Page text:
Racing for Charity has all the earmarks of being a runaway success. On Sept. 20 at Great Meadow in The Plains, the Virginia Equine Alliance presented Virginia Downs, an afternoon of six Thoroughbred flat races with pari-mutuel wagering. The VEA invited Fauquier SPCA to participate by handling the ticket sales and parking, and their efforts harvested $15,000 (see photo): win-win, wire to wire.

This is the new concept of racing in Virginia, and it fits in very well with the vision of the horsemen who collaborated to form the Virginia Equine Alliance. They were intent on saving racing in the Commonwealth, because Colonial Downs in New Kent, after 17 years of operation, turned in its racing license.

The non-profit VEA united four longstanding equine groups: the Virginia Gold Cup Association (VGA), Virginia Harness Horse Association (VHHA), Virginia Horseman’s Benevolent and Protective Association (VHBPA), and Virginia Thoroughbred Association (VTA).

These four organizations offer an impressive roster of knowledgeable horsemen with expertise in all facets of the horse industry, as well as serious business acumen. The VEA interim Board includes Dr. Will Allison, ex-MFH, Executive Director Virginia Gold Cup; David Ross, President VHBPA, Wayne Chatfield-Taylor, President VTA; R.C. Dunavant, DVM and former President of VHHA.

They, in turn, appointed Debbie Easter as VEA interim President. Easter is the current Executive Director of the VTA. Her business is Thoroughbred racehorses and she has a lifetime of experience as breeder, owner and bloodstock agent. The VEA interim Executive Director, John (Jeb) Hannum, served as Executive Director of the Pennsylvania Horse Breeders Association and several years as Racing Commissioner. He’s also a former amateur steeplechase jockey.

“We have a great group of people, but we needed the legislation to go through so that we can do what we’re doing,” said Dr. Allison. “Senator Jill Vogel and Delegate Michael Webert, Magalen Bryant’s grandson, really fought for this. There’s a lot going on and we have a lot of work ahead of us, but we got off to a good start this fall. Racing For Charity in Virginia is going to get bigger and better. Going to the races is a great outing for families and friends, especially when you know you’re helping a local charity.”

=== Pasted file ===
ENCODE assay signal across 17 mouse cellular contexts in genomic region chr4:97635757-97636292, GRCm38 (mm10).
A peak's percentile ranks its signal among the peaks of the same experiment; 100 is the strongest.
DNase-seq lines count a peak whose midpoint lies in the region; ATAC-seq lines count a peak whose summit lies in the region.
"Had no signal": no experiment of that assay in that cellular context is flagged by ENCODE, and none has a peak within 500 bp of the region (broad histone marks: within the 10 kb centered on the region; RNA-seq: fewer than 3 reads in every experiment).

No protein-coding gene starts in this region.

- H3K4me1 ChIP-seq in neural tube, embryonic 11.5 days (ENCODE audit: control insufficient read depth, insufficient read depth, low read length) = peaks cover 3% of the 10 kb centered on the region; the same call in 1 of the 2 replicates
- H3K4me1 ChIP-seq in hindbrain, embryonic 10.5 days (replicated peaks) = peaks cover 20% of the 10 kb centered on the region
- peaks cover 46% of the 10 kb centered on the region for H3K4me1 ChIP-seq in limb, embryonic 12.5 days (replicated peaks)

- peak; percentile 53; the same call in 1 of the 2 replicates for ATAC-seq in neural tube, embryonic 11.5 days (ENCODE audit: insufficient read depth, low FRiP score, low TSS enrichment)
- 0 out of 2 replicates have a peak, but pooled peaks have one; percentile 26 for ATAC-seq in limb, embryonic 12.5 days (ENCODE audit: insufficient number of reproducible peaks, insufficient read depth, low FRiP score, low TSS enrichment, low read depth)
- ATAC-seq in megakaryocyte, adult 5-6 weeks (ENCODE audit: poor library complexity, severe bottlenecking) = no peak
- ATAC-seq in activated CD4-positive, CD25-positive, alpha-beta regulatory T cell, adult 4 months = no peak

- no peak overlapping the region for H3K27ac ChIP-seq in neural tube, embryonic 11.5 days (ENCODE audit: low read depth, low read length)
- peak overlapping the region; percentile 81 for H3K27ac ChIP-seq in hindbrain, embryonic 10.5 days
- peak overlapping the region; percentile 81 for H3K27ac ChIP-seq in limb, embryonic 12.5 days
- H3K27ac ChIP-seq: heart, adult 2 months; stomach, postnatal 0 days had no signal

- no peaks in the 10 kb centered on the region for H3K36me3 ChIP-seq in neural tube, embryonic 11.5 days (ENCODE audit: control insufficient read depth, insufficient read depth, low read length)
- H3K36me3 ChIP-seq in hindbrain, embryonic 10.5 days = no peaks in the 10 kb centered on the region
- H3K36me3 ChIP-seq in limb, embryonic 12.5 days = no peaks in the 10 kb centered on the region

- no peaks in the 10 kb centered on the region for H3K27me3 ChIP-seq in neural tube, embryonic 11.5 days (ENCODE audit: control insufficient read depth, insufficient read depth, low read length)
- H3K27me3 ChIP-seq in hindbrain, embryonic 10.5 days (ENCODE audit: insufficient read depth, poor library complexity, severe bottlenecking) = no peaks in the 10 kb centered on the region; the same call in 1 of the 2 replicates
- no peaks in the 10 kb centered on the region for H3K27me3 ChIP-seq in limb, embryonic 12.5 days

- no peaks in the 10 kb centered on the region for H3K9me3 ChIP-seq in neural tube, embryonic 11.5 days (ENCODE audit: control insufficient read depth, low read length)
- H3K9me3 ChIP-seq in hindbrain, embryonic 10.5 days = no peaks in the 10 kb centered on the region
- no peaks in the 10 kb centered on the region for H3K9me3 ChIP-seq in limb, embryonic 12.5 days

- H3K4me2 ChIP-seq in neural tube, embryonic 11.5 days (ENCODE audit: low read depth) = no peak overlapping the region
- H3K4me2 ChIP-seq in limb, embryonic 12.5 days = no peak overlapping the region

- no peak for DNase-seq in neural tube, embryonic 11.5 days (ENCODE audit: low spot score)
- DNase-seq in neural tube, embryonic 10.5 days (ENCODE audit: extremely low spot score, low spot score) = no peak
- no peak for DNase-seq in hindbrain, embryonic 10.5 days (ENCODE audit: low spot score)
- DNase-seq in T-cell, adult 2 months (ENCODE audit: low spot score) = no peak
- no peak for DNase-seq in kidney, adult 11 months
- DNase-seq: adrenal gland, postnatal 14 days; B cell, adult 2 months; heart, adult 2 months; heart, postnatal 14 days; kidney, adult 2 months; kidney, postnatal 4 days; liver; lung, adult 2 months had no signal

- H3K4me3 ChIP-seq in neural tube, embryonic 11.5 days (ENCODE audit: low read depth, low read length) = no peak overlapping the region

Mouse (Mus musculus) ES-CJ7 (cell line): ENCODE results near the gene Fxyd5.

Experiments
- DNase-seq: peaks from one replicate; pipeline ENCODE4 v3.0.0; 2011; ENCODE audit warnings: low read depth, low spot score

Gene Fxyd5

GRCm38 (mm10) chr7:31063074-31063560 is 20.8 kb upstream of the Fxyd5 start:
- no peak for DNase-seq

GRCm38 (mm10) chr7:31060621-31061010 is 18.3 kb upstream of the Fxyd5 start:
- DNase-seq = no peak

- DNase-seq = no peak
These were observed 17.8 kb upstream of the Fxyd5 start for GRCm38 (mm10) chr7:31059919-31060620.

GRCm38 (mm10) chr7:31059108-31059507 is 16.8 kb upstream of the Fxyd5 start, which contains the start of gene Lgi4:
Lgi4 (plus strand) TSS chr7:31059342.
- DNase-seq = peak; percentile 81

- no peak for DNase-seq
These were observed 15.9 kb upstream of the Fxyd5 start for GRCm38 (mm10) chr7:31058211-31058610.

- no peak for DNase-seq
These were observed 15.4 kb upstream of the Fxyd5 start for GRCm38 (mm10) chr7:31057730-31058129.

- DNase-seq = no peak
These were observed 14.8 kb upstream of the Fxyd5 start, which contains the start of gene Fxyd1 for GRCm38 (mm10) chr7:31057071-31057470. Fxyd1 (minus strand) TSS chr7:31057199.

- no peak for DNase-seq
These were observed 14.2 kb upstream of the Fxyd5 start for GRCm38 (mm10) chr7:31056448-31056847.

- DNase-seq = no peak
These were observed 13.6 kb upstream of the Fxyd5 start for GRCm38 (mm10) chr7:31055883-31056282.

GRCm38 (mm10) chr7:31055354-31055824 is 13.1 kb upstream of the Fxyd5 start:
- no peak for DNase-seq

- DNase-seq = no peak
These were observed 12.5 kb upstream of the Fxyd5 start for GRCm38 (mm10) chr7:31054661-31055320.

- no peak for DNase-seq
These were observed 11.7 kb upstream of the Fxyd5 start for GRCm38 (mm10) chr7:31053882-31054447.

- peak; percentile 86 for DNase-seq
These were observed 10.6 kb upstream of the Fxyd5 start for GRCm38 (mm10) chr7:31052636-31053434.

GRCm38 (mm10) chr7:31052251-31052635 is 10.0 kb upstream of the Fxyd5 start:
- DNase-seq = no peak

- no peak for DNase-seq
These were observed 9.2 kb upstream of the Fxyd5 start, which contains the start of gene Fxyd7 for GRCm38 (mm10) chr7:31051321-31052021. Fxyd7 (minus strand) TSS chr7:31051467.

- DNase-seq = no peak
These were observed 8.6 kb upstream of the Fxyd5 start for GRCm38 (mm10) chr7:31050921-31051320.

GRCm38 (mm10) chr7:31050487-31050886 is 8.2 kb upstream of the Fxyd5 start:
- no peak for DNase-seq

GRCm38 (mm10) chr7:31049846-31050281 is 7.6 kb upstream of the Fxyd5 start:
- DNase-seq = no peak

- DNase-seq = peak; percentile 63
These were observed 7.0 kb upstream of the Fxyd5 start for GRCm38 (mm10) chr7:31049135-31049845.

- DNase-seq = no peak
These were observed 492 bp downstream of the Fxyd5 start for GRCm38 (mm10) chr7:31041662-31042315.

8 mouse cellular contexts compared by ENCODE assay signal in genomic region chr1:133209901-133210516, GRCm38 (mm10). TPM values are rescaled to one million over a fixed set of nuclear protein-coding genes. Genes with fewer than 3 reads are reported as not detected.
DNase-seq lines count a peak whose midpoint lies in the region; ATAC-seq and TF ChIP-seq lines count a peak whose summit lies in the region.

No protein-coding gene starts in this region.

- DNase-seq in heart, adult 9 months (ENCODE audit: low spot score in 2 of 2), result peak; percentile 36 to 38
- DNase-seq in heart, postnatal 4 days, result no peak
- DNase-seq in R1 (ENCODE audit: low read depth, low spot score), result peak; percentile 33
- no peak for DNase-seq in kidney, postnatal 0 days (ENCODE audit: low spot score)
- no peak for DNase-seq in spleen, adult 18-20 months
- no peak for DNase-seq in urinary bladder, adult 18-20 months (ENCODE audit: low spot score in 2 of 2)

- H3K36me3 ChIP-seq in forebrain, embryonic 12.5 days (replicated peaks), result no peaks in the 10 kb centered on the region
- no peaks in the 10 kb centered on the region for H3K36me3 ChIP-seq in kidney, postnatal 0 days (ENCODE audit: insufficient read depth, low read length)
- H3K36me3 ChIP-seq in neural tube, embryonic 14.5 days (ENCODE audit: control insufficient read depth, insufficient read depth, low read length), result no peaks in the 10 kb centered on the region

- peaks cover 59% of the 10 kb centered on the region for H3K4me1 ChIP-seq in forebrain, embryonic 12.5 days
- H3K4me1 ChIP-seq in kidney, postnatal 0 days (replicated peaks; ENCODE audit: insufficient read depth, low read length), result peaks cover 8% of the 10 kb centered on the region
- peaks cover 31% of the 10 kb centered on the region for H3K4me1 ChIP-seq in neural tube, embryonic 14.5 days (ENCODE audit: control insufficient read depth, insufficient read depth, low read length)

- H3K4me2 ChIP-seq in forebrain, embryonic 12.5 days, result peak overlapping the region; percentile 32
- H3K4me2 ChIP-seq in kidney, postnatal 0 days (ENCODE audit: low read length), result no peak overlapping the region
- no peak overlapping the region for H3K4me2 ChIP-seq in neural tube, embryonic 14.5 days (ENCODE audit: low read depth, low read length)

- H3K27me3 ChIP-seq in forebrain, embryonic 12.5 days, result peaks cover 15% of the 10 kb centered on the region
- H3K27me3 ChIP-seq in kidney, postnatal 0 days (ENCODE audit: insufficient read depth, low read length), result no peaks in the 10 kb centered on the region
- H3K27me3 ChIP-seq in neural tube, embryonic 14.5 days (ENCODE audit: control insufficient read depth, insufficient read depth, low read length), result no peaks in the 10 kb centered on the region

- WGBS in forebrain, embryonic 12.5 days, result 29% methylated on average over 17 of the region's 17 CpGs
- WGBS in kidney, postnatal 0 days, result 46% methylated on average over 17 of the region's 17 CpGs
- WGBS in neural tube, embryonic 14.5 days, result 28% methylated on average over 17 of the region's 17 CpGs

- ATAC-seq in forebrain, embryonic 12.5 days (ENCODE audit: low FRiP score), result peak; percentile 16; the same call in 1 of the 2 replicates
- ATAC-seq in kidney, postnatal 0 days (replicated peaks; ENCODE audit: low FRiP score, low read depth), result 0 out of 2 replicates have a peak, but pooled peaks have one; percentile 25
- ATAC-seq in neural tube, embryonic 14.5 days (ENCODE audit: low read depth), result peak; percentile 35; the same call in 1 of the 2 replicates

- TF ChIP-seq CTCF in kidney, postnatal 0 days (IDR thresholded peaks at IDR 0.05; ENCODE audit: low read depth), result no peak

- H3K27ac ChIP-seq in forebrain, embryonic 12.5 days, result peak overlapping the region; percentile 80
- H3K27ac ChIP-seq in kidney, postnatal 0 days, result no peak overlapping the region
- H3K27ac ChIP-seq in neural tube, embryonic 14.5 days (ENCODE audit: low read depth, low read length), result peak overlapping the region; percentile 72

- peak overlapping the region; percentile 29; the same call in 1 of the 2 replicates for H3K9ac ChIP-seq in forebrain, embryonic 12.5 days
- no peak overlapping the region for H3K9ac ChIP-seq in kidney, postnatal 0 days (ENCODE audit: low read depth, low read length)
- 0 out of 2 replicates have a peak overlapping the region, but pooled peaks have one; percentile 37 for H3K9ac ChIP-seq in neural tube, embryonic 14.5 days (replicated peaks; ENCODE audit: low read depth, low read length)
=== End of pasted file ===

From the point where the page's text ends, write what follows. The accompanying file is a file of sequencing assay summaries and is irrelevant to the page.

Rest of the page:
In addition to Virginia Downs at Great Meadow, the VEA sponsored three graded turf stakes, at risk to lose their graded status, which ran at Laurel in Maryland on two consecutive Saturdays in September with combined purse money of $800,000. On the second Saturday at Laurel, VEA ran the five Virginia Bred/Sired stakes on the card. Harness racing enjoyed a four-day pari-mutuel meet over two weekends at Oak Ridge Estate in Nelson County, highlighted by the $300,000 Harness Day of Champions for trotters and pacers on October 18. Four flat races, including the Old Dominion Turf Championship (VA Bred/Sired), rounded out the racing action at the International Gold Cup.    

VEA’s vision for 2016 includes more racing, Thoroughbreds and Standardbreds. Board members have been looking for venues suitable for flat and harness racing.

“Racing is good for all of us, but it also has to be good for the communities,” said Debbie Easter. “We’re hoping for eight more race days next year — at Great Meadow, Morven Park, could be at Oak Ridge again where we had four days of harness racing this fall, and the Fairgrounds in Woodstock would work for the Standardbreds, too. We all work together to put on the racing. I would hope that other charities will want to be involved. We hope to do as much as we can for the local communities.”

Last year and again this year, the VEA held a fundraiser event the night before the International Gold Cup. To date, the relatively new non-profit has helped to raise about $150,000, benefitting the Fauquier Free Clinic and Fauquier SPCA.

How it works is simple. The money that the VEA receives from the pari-mutuel wagering through the state is used to fund the racing. To fulfill “Racing for Charity,” VEA turns over to the charity the “front side” of the race meet. “They can sell tickets, parking, admission, tailgates spaces,” said Easter. “Some people might want to attend the racing just to support the charity. We didn’t have a lot of time this fall, but in the future the charity can sell sponsorships.”

There’s a lot of potential for the VEA to take racing in Virginia to a whole new level. Non-profit local charities might want to consider the benefits of Racing For Charity. After all, there’s nothing to lose.

For more information, visit: www.virginiaequinealliance.com